The Life of James Arminius
Chapter 12, Part 2 of 3 (p. 283-289).
This biography of James Arminius was written in Latin by Caspar Brandt, published by Gerard Brandt in 1724, and translated to English by John Guthrie in 1854.
Meanwhile, as the rising controversies, which had now for some time been transferred from the schools to the pulpit, — yea and to the market-places, the streets, and the porticos, — engaged the minds of men alike of the highest and of the lowest rank; and while many, through ignorance, were assigning to Arminius the opinion of Gomarus, and to Gomarus the opinion of Arminius, some person, in the course of this year (1609), with the view of enabling every one to understand more accurately the state of this controversy, published a translation from the Latin into the vernacular tongue of the Theses of both the professors on the subject of Predestination, as they had been defended by them respectively a few years before (viz. in 1604). These were followed by a Dialogue from the pen of R. Donteklok, minister of Delft, in which he asserted that the opinion of Arminius was altogether opposed to the Reformed doctrine as received in the Low Countries, and was such as could not be tolerated in any divine; while the opinion of Gomarus, on the other hand, although in his judgment it soared beyond the prevailing opinion, was nevertheless fairly reconcileable therewith. This Dialogue was promptly refuted, and the fame of Arminius vindicated, by J. Arnold Corvinus, minister of the church at Leyden, in a pamphlet he published under the title of A Christian and Serious Admonition to Christian Peace. To this pamphlet not long after, Donteklok replied. The friends of Arminius, too, with the view of dissipating the very sinister rumours with which he had been assailed, translated about this time from the Latin, and submitted to the judgment of the public, his Theses on The Providence of God concerning Evil; On Man's Free Will and its Efficacy; and also those On Indulgences and Purgatory, which were put out against the Papists. But these minor publications so far from promoting the peace of the Church, operated, as the discord daily increased, like oil poured upon the flame.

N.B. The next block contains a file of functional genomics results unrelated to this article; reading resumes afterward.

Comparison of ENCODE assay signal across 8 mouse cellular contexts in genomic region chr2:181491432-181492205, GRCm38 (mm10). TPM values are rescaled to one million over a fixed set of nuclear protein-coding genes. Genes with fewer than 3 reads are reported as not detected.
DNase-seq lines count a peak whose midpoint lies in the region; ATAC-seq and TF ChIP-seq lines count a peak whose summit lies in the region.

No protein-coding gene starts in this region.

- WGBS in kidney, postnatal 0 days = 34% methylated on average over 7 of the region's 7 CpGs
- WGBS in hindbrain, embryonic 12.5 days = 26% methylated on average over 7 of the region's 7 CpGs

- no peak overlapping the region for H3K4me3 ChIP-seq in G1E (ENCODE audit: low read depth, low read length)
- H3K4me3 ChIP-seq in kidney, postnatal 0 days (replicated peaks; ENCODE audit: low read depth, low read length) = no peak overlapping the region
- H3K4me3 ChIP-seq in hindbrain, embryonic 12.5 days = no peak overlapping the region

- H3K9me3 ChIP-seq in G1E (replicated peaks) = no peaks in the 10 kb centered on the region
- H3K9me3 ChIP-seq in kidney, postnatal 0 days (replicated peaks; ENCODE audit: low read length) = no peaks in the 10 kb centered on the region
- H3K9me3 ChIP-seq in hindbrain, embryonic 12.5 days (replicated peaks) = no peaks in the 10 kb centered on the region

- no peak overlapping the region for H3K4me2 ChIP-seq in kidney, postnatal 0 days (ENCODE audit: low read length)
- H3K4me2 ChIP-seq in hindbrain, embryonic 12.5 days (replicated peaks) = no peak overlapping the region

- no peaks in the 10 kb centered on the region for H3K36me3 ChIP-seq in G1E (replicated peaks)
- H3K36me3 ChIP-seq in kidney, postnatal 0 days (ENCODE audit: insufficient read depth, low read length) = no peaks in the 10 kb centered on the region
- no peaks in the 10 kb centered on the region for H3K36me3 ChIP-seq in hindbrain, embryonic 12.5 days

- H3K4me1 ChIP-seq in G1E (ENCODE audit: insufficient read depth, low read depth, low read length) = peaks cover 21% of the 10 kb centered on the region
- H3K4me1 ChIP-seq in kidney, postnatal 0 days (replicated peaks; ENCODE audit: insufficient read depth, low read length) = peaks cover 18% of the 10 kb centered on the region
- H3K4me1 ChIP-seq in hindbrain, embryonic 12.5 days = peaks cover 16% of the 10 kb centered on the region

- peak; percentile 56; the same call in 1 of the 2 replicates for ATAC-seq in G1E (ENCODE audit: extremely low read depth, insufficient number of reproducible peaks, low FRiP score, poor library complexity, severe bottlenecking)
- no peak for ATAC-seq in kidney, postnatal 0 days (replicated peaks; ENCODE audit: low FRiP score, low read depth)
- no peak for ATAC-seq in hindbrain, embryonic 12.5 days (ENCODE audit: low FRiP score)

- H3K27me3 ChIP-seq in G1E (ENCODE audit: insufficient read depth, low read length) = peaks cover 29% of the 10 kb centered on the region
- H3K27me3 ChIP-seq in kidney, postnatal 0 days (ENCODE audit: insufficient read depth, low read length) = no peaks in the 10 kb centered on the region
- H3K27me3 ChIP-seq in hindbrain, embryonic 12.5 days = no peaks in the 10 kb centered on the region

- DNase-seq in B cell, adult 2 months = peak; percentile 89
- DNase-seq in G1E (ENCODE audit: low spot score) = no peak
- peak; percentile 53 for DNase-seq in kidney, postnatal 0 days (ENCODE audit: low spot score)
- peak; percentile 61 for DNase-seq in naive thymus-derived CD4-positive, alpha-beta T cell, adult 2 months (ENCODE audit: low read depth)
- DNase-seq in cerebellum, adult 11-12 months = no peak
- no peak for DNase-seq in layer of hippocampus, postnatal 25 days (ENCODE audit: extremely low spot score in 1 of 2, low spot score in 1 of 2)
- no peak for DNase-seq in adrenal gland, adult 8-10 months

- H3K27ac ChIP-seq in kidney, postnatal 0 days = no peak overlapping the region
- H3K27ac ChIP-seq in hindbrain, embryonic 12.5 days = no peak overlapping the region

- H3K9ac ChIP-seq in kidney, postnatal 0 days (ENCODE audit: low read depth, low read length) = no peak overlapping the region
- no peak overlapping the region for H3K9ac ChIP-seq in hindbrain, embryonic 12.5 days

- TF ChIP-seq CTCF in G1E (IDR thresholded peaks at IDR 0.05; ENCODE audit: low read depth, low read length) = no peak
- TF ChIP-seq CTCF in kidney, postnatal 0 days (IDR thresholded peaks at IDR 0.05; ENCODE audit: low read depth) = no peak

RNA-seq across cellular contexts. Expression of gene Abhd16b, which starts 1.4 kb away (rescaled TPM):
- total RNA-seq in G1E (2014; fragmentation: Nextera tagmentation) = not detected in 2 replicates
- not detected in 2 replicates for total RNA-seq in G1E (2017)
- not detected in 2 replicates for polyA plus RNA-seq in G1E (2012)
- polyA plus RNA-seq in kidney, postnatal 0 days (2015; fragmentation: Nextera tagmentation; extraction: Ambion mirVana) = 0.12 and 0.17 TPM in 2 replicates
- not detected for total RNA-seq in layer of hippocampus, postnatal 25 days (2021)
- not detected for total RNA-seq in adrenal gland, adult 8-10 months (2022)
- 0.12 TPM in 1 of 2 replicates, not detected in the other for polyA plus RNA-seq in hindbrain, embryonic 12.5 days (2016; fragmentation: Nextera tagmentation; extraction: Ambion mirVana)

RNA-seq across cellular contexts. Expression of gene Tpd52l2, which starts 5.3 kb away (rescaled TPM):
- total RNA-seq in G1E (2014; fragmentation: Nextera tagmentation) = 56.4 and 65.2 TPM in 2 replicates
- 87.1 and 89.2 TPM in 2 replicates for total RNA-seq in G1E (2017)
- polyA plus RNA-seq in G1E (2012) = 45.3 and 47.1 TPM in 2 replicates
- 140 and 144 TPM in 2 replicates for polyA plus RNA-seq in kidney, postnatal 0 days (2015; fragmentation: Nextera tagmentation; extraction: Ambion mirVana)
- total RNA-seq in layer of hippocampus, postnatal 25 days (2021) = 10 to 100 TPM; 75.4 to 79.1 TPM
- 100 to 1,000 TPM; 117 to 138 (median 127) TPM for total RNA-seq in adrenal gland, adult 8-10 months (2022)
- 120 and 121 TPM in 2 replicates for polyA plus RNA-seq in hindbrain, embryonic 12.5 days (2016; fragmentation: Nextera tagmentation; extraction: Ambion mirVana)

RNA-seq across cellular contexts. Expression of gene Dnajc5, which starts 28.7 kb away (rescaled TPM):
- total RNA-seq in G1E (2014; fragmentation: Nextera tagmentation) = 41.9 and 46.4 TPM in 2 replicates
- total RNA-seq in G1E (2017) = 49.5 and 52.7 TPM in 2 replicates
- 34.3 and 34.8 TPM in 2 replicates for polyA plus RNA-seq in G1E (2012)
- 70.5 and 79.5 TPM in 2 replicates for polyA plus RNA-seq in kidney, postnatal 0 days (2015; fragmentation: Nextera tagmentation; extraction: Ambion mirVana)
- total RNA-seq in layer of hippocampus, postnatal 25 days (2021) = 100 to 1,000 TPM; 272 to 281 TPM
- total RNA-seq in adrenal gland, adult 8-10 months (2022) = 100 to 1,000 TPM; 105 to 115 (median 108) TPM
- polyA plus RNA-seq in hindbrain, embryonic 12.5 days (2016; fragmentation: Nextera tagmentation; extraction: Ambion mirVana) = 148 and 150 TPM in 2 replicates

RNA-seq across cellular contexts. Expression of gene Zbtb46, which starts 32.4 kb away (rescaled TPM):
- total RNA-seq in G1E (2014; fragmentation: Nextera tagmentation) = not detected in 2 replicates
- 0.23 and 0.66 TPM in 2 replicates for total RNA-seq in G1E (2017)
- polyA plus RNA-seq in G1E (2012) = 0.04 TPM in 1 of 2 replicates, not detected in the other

Taking this into consideration, it pleased the States of Holland and Westfriesland that a friendly conference should be held anew before their assembly betwixt Gomarus and Arminius, in regard to the articles controverted between them, in which either professor for himself might choose four ministers of whose counsels it should be competent to him to avail himself. Arminius made choice of John Uitenbogaert of the Hague, Adrian Borrius of Leyden, Nicolas Grevinkovius of Rotterdam, and Adolphus Venator of Alkmaar. Gomarus, on the other hand, chose R. Acronius of Schiedam, James Eoland of Amsterdam, John Bogard of Haarlem, and Festus Hommius of Leyden.
The first and second days were consumed by various wranglings and tergiversations. In particular, Gomarus thought that Adolphus Venator was not worthy to take part in the convention, inasmuch as he had been ordered by the Classis of Alkmaar to desist for the time being from the discharge of ecclesiastical functions, on the ground of impure doctrine, and of his refusal to subscribe to the Confession and Catechism; for which reasons he demanded that another should be substituted in his place. The States rejoined that the censure thus inflicted by the Classis contravened the decree which they (the States) had issued with respect to the revisal of these formularies of agreement; and this censure, having thus been rendered by them null and void, availed nothing against Adolphus in any respect.
A lengthened discussion then ensued on the subject of this revisal; the States demanding that this point should be handled first, as the hinge on which their own decree turned as to the holding of a Synod. After the two professors had debated the matter at full length, Uitenbogaert took occasion, in a weighty speech, to expound his mind also on this same point.
At last, when about to enter upon the real question, Gomarus appealed from this political to an ecclesiastical tribunal, before which he was prepared to discuss the controverted points in the presence of delegates from the States [Vid. Uitenbog. Hist. pag. 462.].
The States, on the other hand, refused to sustain any such appeal; told him to break off these tergiversations; and added, 'that if he prolonged his pertinacious opposition they would see to what, in the circumstances, it was their duty to do.' This brought Gomarus to dismiss his quibbles; and on the day following he declared his readiness to obey the mandate of the rulers, but on these conditions:—
I. That this conference be conducted in writing, to be handed in on both sides.
II. That these writings be delivered to the National Synod for their inspection and adjudication, in order that the right of judgment, in an ecclesiastical cause, might be reserved entire to the churches.